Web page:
Black Hole Tears apart Gas Cloud
Black holes residing in the centres of galaxies have been a focus of astrophysics for many years. For decades, the research group of Professor Reinhard Genzel at the Max-Planck-Institute for extraterrestrial Physics, a partner institution of the Excellence Cluster Universe, has been observing a sky region near the centre of our galaxy. The astronomers have now discovered a gas cloud moving towards the black hole, reaching its nearest distance as early as in the year 2013. Due to the extremely high gravitational forces of the black hole the cloud first is stretched before being torn apart and swallowed by the black hole. These events are expected to be accompanied by a significant rise of radiation in the X-ray spectrum.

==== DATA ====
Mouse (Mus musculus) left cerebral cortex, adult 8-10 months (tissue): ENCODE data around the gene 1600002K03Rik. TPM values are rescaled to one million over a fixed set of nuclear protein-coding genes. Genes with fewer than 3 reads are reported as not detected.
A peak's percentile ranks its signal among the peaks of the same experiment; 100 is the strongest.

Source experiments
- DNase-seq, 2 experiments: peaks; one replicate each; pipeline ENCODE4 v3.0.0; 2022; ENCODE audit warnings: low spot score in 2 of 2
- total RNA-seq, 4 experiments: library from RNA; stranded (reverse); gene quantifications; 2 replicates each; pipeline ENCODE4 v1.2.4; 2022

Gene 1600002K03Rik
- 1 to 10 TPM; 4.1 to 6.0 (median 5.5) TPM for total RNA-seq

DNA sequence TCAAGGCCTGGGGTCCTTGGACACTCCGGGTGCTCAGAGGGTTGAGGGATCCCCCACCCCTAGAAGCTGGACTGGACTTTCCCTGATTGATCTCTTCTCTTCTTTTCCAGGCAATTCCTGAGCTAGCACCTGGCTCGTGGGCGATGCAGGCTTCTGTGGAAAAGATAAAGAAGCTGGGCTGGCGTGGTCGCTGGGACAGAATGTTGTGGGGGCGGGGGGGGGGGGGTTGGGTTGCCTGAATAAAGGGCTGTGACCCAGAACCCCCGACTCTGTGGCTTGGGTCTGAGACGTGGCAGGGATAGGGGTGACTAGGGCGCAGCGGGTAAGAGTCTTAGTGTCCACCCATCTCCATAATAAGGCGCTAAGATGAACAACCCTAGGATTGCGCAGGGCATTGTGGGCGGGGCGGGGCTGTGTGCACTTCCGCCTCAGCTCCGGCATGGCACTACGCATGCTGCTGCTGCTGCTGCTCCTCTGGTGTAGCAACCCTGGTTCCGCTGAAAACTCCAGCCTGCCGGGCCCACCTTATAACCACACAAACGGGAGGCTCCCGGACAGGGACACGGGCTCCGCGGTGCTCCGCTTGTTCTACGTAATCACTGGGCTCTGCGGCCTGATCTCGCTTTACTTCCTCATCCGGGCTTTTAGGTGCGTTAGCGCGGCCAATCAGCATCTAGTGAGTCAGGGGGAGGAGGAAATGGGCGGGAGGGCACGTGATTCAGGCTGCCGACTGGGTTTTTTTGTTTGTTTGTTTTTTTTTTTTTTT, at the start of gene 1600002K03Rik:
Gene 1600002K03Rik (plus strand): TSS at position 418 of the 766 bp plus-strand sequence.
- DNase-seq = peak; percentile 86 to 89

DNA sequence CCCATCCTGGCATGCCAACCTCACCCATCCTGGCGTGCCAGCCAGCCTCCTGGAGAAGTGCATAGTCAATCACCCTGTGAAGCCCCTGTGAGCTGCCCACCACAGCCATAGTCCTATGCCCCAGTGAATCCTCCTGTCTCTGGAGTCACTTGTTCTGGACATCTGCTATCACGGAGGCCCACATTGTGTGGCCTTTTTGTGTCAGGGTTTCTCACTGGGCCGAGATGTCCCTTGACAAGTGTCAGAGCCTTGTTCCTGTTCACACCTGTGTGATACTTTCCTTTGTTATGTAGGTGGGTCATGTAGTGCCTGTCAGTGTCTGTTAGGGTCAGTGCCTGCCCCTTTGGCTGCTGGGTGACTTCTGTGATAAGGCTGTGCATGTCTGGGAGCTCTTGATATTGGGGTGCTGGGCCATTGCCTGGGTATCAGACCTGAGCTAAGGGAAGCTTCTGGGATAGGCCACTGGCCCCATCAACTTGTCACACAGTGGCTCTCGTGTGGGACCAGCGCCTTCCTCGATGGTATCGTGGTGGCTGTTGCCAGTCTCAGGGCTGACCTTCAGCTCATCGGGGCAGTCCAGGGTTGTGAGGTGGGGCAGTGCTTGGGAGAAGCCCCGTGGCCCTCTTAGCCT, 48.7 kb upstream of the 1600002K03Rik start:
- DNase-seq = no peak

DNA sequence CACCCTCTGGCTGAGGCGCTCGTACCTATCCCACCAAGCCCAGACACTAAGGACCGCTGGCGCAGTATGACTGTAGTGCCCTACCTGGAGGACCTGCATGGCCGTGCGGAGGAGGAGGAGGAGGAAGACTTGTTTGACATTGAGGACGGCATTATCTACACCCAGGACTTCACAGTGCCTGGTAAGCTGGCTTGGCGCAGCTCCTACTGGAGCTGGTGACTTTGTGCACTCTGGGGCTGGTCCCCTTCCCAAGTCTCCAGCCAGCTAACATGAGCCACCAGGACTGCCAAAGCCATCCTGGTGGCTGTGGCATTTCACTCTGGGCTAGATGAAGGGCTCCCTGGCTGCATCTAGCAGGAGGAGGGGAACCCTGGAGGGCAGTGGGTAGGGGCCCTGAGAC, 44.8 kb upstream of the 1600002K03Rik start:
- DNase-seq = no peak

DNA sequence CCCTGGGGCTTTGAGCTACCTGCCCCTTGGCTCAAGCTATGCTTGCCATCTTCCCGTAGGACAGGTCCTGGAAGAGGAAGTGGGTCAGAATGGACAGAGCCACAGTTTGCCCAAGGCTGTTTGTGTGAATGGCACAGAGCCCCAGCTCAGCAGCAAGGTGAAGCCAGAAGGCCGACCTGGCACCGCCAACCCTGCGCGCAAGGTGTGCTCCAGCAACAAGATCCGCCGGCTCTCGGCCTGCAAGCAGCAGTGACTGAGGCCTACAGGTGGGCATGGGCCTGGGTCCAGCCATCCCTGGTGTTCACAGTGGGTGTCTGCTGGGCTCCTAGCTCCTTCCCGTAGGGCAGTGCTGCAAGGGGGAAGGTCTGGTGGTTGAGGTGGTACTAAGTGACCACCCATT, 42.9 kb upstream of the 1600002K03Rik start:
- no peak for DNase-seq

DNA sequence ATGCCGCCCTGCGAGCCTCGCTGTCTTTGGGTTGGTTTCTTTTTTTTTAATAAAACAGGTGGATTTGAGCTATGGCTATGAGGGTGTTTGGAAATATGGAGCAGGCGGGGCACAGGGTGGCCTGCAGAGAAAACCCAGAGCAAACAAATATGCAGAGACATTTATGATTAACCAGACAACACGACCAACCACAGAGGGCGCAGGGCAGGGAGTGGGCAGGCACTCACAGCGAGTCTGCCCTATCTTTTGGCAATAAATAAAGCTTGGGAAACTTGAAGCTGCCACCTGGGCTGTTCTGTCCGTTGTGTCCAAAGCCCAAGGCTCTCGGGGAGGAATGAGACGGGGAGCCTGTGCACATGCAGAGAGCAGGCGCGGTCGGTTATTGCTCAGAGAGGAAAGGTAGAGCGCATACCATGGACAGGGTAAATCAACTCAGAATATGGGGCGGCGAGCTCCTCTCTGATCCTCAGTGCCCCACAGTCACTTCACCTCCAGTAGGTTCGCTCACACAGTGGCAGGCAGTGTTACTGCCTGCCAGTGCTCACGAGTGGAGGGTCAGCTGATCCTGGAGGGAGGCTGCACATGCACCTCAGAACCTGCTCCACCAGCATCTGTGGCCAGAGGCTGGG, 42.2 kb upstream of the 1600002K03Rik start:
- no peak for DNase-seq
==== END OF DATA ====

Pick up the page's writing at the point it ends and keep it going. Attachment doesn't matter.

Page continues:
In order to explain and interpret these observations, scientists perform complex simulations using high-performance computers. The simulations of the gas cloud meeting the black hole were provided by the LMU group of Professor Andreas Burkert, the Universe Cluster’s vice president. The results of the observations will be published in the next issue of the Nature journal. The article is online from today.